Though I know you’re not using technical language, my only caution would be about the statement, “So God created a human being with Mary . . .” As covered in some of the articles linked at the end of this one, though Jesus at birth did have a human side from Mary, which was indeed “created,” the divine side of Jesus was not created, but is an uncreated extension of God. However, that is a quibble for the theologically-minded. I do get what you’re saying.

      Thanks for a good and thoughtful piece!

  2. necron48 says:

    This was a great article Lee…..It helps others to see the mystery of the “Godhead” and to understand it better. My only concern is your statement where you said:

    “Further, if the Epistles were properly translated according to the exact meaning of the original Greek, and not bent in translation to conform to the false doctrine of the Trinity of Persons”

    Show me 1 instance where translations deliberately differed from the Greek to conform to a trinitarian concept of God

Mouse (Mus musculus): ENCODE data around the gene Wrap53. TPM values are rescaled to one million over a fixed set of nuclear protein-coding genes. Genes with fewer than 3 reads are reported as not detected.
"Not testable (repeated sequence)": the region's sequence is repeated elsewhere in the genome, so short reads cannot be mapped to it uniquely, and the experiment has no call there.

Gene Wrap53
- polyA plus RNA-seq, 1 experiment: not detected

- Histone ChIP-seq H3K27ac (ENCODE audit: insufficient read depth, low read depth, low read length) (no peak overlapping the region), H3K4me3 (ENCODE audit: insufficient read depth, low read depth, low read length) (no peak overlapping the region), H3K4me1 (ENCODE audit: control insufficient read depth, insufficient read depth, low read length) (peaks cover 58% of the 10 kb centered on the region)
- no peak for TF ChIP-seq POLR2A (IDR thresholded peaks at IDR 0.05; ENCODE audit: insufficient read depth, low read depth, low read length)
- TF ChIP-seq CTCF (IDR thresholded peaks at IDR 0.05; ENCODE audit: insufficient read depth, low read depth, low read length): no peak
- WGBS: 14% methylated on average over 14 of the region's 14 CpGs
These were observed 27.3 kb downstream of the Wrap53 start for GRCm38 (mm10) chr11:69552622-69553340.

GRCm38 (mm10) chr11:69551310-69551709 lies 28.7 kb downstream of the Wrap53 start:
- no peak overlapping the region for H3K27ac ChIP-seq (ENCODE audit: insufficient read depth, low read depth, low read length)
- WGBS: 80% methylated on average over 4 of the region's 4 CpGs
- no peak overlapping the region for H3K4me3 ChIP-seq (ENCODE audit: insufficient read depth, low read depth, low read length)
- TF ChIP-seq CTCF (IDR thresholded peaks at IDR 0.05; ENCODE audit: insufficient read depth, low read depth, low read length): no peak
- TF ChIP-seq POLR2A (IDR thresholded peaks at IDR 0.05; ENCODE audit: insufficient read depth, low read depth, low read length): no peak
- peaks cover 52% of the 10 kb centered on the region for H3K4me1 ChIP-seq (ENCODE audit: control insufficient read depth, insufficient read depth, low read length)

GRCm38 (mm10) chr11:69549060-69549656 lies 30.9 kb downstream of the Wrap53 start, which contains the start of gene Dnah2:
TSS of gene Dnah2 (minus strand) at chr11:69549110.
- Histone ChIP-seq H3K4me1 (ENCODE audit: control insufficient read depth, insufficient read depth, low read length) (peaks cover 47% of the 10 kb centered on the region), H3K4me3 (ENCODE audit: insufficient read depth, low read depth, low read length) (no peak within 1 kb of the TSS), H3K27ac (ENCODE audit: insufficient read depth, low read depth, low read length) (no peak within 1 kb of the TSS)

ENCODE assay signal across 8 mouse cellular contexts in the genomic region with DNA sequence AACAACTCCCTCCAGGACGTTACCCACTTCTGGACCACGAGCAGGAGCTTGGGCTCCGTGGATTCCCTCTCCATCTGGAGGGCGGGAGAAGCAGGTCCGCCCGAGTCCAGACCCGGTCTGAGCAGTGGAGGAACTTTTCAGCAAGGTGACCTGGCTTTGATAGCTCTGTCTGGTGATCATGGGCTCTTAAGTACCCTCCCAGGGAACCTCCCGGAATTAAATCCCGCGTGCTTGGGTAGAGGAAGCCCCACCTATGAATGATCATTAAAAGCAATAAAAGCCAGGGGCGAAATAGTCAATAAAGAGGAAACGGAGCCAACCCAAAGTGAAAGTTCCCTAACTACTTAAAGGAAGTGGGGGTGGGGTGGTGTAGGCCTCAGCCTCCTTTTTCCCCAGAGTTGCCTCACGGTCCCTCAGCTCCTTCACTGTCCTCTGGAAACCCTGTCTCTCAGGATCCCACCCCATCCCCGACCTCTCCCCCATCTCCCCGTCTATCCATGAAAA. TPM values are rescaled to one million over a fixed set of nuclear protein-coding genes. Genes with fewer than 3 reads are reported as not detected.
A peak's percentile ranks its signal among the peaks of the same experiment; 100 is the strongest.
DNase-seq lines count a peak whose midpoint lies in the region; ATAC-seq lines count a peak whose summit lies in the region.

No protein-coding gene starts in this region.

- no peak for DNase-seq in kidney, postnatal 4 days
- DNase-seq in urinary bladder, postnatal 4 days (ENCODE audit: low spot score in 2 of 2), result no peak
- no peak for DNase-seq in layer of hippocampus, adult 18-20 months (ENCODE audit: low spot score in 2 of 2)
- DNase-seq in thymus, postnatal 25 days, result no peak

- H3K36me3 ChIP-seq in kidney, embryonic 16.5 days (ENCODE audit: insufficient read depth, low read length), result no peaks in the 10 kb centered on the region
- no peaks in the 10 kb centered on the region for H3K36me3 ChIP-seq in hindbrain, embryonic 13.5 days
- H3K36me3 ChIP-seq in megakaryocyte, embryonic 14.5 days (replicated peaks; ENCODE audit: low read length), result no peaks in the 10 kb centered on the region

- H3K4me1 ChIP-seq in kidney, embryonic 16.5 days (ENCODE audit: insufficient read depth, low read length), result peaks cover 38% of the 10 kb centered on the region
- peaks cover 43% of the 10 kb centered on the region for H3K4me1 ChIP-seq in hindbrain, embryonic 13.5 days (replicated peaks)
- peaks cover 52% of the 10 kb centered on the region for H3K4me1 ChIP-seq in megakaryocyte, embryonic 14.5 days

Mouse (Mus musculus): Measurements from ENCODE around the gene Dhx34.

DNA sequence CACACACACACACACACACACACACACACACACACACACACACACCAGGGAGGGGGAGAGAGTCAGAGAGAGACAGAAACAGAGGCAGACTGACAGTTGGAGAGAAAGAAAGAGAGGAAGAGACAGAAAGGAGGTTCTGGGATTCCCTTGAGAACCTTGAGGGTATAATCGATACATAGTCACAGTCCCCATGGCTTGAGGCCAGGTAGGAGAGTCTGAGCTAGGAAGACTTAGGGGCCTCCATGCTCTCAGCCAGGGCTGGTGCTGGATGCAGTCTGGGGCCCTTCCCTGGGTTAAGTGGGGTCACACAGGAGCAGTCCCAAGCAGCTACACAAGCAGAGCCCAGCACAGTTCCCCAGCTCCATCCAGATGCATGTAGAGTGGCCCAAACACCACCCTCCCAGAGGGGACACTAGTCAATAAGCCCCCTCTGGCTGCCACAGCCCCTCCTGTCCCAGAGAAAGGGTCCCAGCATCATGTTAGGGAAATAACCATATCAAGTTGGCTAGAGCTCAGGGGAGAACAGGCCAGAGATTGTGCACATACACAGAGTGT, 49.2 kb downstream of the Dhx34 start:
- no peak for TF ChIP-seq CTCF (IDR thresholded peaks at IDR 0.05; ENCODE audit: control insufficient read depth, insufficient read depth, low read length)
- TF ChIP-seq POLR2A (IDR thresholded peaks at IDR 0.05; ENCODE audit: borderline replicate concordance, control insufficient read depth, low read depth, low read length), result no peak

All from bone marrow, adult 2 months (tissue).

• Lee says:

      Hi necron48,

      Thanks for stopping by, and for your comment. Glad you enjoyed the article!

      I do not mean to imply that the various Nicene Christian (Orthodox, Catholic, Protestant) Bible translators deliberately change the language of their translation to conform to a trinitarian concept of God. Though this sort of deliberate changing of the text occasionally does happen in translations—for example, Luther’s famous or infamous insertion “alone” after “faith” in Romans 3:28 in his German translation of the Scriptures—for the most part it is more subtle and nuanced than that. People of various doctrinal stances read and understand the Bible according to their own doctrinal stance. Their translations bend toward that doctrinal stance, not “deliberately,” but because that is the lens through which they read the text. They sincerely believe that they are accurately translating the text into the target language. Translation is an art, not a science. It depends heavily on the translator’s reading and understanding of the text.